Apple’s plan to drastically ramp up AirPods production is under threat from the coronavirus outbreak, which has forced suppliers in China to halt operations for two weeks and could leave them short of components even after work resumes on Monday, multiple sources told the Nikkei Asian Review.
The US tech giant had ordered its suppliers to produce up to 45 million units in the first half of the year to keep up with surging demand for the wireless earphones.
Now, however, the current stock of AirPods is running low, with most of the finished products reserved for Apple’s own online and offline stores, the sources said. Currently, the standard AirPods are still in stock, according to Apple’s official online store, while there is a one-month waiting period for the premium AirPods Pro launched last September.
Luxshare Precision Industry, also known as Luxshare-ICT, Goertek, and Inventec, the three key manufacturers of the AirPods, have halted the majority of production since the Lunar New Year break began, two people familiar with the matter told Nikkei. The three companies now have at most two weeks’ worth of materials and components needed for AirPods assembly, and must wait for component makers across China to restart operations in order to receive fresh supplies, the people said.
“Because of the virus outbreak, it has already been about two weeks since the assemblers have shipped any new AirPods series,” said a person familiar with the situation. “All of the stores and carriers selling Apple products are really counting on suppliers to resume work next week.”
The three major AirPods assemblers, like other Apple suppliers, are scheduled to resume work on Monday, but their production utilization rates may reach just 50% at best in the first week given the current conditions, a source familiar with the matter said.
“One of the big concerns is whether other parts suppliers in China can smoothly resume work to produce enough parts for final assembly,” the person said. “We really have to wait and see how things play out next week. If the assemblers could not get enough supply of parts in two weeks, it will be a big problem.”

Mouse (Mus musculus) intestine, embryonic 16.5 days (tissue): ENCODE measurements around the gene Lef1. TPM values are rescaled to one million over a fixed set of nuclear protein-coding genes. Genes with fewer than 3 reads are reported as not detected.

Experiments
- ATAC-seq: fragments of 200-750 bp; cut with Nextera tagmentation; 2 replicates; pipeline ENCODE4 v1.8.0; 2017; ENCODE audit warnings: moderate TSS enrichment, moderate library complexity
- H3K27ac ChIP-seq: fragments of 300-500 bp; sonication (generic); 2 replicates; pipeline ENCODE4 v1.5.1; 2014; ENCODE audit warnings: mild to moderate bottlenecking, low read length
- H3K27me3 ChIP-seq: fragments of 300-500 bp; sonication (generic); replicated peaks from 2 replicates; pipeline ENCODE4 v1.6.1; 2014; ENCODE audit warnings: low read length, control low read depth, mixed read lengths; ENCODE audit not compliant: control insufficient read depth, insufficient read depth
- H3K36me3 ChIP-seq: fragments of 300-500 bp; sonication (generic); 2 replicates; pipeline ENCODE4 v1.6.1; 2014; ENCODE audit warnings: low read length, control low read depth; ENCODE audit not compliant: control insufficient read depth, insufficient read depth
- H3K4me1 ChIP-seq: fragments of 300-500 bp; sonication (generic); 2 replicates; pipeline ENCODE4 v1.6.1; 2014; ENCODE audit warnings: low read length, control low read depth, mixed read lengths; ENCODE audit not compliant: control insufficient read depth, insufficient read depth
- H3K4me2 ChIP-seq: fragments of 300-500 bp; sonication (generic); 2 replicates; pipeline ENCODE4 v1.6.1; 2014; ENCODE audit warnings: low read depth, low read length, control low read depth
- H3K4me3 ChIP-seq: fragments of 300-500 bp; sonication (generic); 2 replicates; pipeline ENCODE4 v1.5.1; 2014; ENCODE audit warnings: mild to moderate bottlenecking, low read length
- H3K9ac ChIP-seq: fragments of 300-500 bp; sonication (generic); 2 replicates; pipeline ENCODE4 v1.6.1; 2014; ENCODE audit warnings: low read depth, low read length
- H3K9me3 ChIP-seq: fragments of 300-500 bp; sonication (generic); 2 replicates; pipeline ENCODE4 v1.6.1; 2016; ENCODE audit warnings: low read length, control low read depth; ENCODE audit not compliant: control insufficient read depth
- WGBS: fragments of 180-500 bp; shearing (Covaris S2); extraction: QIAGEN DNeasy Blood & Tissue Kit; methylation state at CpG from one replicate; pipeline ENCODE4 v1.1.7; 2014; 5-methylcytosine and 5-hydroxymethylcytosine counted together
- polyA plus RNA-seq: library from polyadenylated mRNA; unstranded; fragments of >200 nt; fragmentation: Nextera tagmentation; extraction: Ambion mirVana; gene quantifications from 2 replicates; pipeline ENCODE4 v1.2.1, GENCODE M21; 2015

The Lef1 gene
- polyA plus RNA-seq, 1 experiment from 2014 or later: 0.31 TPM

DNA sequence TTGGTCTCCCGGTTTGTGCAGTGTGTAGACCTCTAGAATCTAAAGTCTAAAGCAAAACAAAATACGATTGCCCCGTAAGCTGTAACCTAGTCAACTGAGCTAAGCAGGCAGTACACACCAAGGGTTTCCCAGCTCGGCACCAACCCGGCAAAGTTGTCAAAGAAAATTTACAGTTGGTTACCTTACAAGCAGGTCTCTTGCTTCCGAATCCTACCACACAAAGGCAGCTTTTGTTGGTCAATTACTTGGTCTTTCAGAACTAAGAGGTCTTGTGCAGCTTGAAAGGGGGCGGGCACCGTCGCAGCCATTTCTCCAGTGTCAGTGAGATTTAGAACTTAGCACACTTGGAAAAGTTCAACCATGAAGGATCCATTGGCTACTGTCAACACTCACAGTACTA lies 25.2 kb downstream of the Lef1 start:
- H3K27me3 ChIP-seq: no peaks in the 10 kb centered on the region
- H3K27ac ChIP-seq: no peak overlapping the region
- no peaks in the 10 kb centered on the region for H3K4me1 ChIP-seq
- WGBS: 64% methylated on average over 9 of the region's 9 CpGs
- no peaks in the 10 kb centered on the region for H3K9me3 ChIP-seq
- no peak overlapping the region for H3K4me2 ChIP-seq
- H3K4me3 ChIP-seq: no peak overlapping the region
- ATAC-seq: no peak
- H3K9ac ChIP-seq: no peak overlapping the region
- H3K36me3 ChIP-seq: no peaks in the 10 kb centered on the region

Apple declined to comment for this story. Luxshare and Goertek did not respond to requests for comment.
In addition, travel restrictions in many towns across China are expected to create labor shortages at factories, which could slow that ramp-up rate for production, Nikkei earlier reported. Companies are also carefully weighing how quickly to resume production due to fear that any one of their tens of thousands of employees could bring the virus back to their massive factories. Having to quarantine workers — or even entire plants — would further drag on production, sources said.
Apple had asked two of the AirPods suppliers — China’s Luxshare and Goertek — to build AirPods production sites in northern Vietnam when the US and China trade war escalated last year. However, amid to signs that tensions between Washington and Beijing are easing, Apple is no longer in such a hurry to build up AirPods capacity in the Southeast Asian country, people familiar with the plans told Nikkei. The majority of AirPods production remains in China.
It is unlikely that Apple could immediately switch production to Vietnam to deal with the coronavirus threat, sources said, because Hanoi has banned the entry of Chinese nationals into Vietnam to prevent the spread of the virus, which means the two Chinese AirPods suppliers cannot send managers and other employees — who are mainly Chinese — to the country. Moreover, many of the parts needed for AirPods assembly are still produced in China, according to the sources.
The SARS-like epidemic has disrupted Apple’s plan to aggressively ramp up AirPods production. The tech giant, which controls more than 50% of the global market for wireless Bluetooth earphones, ordered suppliers to produce up to 45 million units of AirPods, including the high-end AirPods Pro, for the first half of this year, sources said.
Amid a slowdown in smartphone sales, AirPods have become Apple’s fastest-growing product line, with 60 million units sold in 2019, according to Strategy Analytics.
“For the fast-growing AirPods segment, the coronavirus outbreak only creates the supply shortage issue .. the demand won’t be hampered much,” said Jeff Pu, an analyst with GF Securities. “We and most investors do expect the production could gradually pick up the pace once production resumed. … As for how fast, there are still uncertainties, as it depends on whether the contagious disease is contained.”
Inventec declined to comment other than to say it is scheduled to restart work next Monday.